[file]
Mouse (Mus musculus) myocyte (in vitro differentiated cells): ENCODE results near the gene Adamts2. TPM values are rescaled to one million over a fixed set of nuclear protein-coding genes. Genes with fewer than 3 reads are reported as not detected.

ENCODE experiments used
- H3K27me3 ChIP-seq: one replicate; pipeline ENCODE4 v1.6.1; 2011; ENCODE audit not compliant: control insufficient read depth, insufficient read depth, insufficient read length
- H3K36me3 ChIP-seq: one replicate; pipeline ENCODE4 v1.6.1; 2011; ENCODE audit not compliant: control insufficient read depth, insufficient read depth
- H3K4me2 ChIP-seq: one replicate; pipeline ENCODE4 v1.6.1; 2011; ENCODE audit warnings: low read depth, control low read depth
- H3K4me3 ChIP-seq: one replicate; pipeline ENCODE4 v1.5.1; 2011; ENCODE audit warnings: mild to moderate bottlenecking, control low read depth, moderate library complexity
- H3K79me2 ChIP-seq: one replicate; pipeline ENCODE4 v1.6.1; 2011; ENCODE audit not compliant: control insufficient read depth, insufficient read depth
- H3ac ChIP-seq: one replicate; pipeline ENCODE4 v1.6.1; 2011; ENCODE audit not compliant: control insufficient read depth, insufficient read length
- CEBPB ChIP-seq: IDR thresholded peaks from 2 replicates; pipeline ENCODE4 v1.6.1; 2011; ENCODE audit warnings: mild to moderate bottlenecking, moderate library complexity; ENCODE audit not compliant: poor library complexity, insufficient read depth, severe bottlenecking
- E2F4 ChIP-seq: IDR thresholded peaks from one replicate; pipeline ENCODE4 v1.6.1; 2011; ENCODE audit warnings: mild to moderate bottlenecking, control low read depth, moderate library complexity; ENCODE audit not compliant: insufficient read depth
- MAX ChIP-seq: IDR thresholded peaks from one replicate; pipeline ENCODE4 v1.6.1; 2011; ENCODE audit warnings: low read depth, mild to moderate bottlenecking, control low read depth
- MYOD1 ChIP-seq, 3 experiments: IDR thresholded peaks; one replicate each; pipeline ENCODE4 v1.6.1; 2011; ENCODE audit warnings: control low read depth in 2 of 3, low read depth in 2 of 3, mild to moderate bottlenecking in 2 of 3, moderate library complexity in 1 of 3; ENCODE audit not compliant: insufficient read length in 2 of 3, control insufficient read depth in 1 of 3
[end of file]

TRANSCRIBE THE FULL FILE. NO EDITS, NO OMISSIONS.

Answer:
Mouse (Mus musculus) myocyte (in vitro differentiated cells): ENCODE results near the gene Adamts2. TPM values are rescaled to one million over a fixed set of nuclear protein-coding genes. Genes with fewer than 3 reads are reported as not detected.

ENCODE experiments used
- H3K27me3 ChIP-seq: one replicate; pipeline ENCODE4 v1.6.1; 2011; ENCODE audit not compliant: control insufficient read depth, insufficient read depth, insufficient read length
- H3K36me3 ChIP-seq: one replicate; pipeline ENCODE4 v1.6.1; 2011; ENCODE audit not compliant: control insufficient read depth, insufficient read depth
- H3K4me2 ChIP-seq: one replicate; pipeline ENCODE4 v1.6.1; 2011; ENCODE audit warnings: low read depth, control low read depth
- H3K4me3 ChIP-seq: one replicate; pipeline ENCODE4 v1.5.1; 2011; ENCODE audit warnings: mild to moderate bottlenecking, control low read depth, moderate library complexity
- H3K79me2 ChIP-seq: one replicate; pipeline ENCODE4 v1.6.1; 2011; ENCODE audit not compliant: control insufficient read depth, insufficient read depth
- H3ac ChIP-seq: one replicate; pipeline ENCODE4 v1.6.1; 2011; ENCODE audit not compliant: control insufficient read depth, insufficient read length
- CEBPB ChIP-seq: IDR thresholded peaks from 2 replicates; pipeline ENCODE4 v1.6.1; 2011; ENCODE audit warnings: mild to moderate bottlenecking, moderate library complexity; ENCODE audit not compliant: poor library complexity, insufficient read depth, severe bottlenecking
- E2F4 ChIP-seq: IDR thresholded peaks from one replicate; pipeline ENCODE4 v1.6.1; 2011; ENCODE audit warnings: mild to moderate bottlenecking, control low read depth, moderate library complexity; ENCODE audit not compliant: insufficient read depth
- MAX ChIP-seq: IDR thresholded peaks from one replicate; pipeline ENCODE4 v1.6.1; 2011; ENCODE audit warnings: low read depth, mild to moderate bottlenecking, control low read depth
- MYOD1 ChIP-seq, 3 experiments: IDR thresholded peaks; one replicate each; pipeline ENCODE4 v1.6.1; 2011; ENCODE audit warnings: control low read depth in 2 of 3, low read depth in 2 of 3, mild to moderate bottlenecking in 2 of 3, moderate library complexity in 1 of 3; ENCODE audit not compliant: insufficient read length in 2 of 3, control insufficient read depth in 1 of 3